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Best Macaroni and Cheese Recipes

c
chabrab Mar 6, 2013 09:24 AM

Anything goes here, not looking for a specific method or style. I plan to make several and pick my favorite from the bunch.

  1. PinchOfSalt Mar 6, 2013 09:47 AM

    I am a mac and cheese purist. No eggs or condensed milk or chicken broth in mine! I also stick with cheddar and cheddar-like cheeses and skip the recipes that stray into gruyere or some form of blue cheese or mozzarella. Like I said, I am a purist in this case. So over the years I have tried recipes that are generally simply macaroni and some form of cheddar-based sauce mornay, which is a cheese sauce made starting with a bechamel (flour, butter, milk). For years I had a recipe that came off a box of macaroni. It added some minced onion, dry mustard, and cayenne to the sauce. These days my current fave is the baked macaroni and cheese recipe in Cover and Bake (from Cook's Illustrated). It calls for chicken broth, but I just substitute more milk instead. Making the entire recipe with 2 percent milk instead of whole milk and the chicken broth works very well too.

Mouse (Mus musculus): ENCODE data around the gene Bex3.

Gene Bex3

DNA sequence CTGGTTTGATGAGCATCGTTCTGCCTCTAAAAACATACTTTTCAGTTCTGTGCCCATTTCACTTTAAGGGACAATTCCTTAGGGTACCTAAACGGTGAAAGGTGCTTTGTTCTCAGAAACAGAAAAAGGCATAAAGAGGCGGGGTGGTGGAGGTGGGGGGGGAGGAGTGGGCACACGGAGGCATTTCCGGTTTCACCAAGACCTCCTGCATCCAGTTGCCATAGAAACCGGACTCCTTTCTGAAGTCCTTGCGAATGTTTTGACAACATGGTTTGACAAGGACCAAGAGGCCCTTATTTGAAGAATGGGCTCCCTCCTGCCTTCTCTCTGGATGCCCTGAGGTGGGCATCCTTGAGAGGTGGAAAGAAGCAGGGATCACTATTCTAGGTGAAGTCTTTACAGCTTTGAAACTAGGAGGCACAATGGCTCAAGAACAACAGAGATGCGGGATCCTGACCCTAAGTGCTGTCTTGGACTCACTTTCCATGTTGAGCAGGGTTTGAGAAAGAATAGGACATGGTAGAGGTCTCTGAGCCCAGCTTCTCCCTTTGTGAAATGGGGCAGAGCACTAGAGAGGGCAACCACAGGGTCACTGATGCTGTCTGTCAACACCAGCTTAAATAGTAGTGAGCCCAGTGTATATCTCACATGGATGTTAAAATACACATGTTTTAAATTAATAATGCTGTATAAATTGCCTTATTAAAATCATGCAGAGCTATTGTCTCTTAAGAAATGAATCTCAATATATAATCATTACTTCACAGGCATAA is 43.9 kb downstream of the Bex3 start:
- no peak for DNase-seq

2 Replies
    1. re: PinchOfSalt
      c
      chabrab Mar 6, 2013 09:54 AM

      Excellent, thank you kindly. I will add it to my list to try!

      1. re: chabrab
        PinchOfSalt Mar 6, 2013 01:02 PM

        Here is a link to an online version of the recipe. Sometimes I do the crumbs, sometimes not. I definitely up the sharpness of the cheddar-like cheese compared to what the recipe says. And I have skipped the garlic and been entirely pleased. Enjoy!

        http://culinarycravings.net/2011/08/1...

    2. j
      jbsiegel Mar 6, 2013 11:16 AM

      Another purist here! We swear by this one: http://www.goodeatsoftexas.com/macaroni_and_cheese.html

      You could jazz it up a little with breadcrumbs on top, but we like it just "as is".

      I did see a pretty darned good-looking recipe for crab macaroni and cheese (http://www.betterrecipes.com/blogs/da...), but the family wouldn't go for all those types of cheese. I've been planning to try it but change the cheese.